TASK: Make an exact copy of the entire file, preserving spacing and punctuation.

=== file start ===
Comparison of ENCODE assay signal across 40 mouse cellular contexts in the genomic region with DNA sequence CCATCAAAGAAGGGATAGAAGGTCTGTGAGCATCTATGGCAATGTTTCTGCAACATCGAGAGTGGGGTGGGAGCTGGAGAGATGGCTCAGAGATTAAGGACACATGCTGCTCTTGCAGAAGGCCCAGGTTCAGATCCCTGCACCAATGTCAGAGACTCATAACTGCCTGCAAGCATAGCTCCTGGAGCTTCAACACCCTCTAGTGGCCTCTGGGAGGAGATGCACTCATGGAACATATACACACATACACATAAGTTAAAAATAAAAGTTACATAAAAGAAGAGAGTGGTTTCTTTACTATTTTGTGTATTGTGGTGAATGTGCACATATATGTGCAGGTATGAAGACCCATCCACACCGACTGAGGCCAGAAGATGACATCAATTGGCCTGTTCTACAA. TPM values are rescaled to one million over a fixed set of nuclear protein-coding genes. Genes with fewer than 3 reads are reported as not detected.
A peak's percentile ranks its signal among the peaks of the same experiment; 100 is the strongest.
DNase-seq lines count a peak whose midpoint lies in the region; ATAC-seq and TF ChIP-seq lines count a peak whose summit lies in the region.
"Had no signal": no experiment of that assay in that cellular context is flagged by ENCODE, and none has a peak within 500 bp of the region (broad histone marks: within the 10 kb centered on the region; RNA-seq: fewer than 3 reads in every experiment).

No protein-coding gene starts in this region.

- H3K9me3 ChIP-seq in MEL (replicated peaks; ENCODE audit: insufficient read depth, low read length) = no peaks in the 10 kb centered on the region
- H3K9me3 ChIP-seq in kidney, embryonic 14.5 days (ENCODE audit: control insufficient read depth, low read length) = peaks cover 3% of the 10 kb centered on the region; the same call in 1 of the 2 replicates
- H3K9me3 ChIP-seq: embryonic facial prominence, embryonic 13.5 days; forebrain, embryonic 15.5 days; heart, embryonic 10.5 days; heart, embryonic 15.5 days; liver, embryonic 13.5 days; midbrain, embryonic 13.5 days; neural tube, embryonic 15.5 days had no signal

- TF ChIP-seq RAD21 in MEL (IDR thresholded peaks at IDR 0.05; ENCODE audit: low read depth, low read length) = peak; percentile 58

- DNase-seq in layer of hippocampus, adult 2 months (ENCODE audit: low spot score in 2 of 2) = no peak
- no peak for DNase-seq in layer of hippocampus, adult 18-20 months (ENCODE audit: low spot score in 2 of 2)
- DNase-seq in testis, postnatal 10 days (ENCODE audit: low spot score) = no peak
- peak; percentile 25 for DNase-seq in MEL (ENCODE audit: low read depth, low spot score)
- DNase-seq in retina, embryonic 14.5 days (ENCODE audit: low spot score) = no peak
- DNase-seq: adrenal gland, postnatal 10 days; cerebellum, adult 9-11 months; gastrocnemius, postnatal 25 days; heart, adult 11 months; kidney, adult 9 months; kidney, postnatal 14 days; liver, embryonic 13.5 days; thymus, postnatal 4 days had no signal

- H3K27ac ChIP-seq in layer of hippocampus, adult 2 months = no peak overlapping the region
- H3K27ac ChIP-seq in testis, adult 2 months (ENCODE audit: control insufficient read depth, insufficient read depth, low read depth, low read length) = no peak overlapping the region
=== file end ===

Comparison of ENCODE assay signal across 40 mouse cellular contexts in the genomic region with DNA sequence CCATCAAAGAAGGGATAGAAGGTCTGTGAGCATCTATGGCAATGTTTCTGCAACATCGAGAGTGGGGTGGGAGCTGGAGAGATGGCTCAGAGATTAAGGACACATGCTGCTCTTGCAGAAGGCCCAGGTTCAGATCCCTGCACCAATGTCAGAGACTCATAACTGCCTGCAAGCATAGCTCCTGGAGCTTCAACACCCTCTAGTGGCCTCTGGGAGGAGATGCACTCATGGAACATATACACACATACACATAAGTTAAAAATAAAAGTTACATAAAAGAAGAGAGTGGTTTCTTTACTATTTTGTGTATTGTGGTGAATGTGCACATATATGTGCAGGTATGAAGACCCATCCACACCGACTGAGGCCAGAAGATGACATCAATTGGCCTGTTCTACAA. TPM values are rescaled to one million over a fixed set of nuclear protein-coding genes. Genes with fewer than 3 reads are reported as not detected.
A peak's percentile ranks its signal among the peaks of the same experiment; 100 is the strongest.
DNase-seq lines count a peak whose midpoint lies in the region; ATAC-seq and TF ChIP-seq lines count a peak whose summit lies in the region.
"Had no signal": no experiment of that assay in that cellular context is flagged by ENCODE, and none has a peak within 500 bp of the region (broad histone marks: within the 10 kb centered on the region; RNA-seq: fewer than 3 reads in every experiment).

No protein-coding gene starts in this region.

- H3K9me3 ChIP-seq in MEL (replicated peaks; ENCODE audit: insufficient read depth, low read length) = no peaks in the 10 kb centered on the region
- H3K9me3 ChIP-seq in kidney, embryonic 14.5 days (ENCODE audit: control insufficient read depth, low read length) = peaks cover 3% of the 10 kb centered on the region; the same call in 1 of the 2 replicates
- H3K9me3 ChIP-seq: embryonic facial prominence, embryonic 13.5 days; forebrain, embryonic 15.5 days; heart, embryonic 10.5 days; heart, embryonic 15.5 days; liver, embryonic 13.5 days; midbrain, embryonic 13.5 days; neural tube, embryonic 15.5 days had no signal

- TF ChIP-seq RAD21 in MEL (IDR thresholded peaks at IDR 0.05; ENCODE audit: low read depth, low read length) = peak; percentile 58

- DNase-seq in layer of hippocampus, adult 2 months (ENCODE audit: low spot score in 2 of 2) = no peak
- no peak for DNase-seq in layer of hippocampus, adult 18-20 months (ENCODE audit: low spot score in 2 of 2)
- DNase-seq in testis, postnatal 10 days (ENCODE audit: low spot score) = no peak
- peak; percentile 25 for DNase-seq in MEL (ENCODE audit: low read depth, low spot score)
- DNase-seq in retina, embryonic 14.5 days (ENCODE audit: low spot score) = no peak
- DNase-seq: adrenal gland, postnatal 10 days; cerebellum, adult 9-11 months; gastrocnemius, postnatal 25 days; heart, adult 11 months; kidney, adult 9 months; kidney, postnatal 14 days; liver, embryonic 13.5 days; thymus, postnatal 4 days had no signal

- H3K27ac ChIP-seq in layer of hippocampus, adult 2 months = no peak overlapping the region
- H3K27ac ChIP-seq in testis, adult 2 months (ENCODE audit: control insufficient read depth, insufficient read depth, low read depth, low read length) = no peak overlapping the region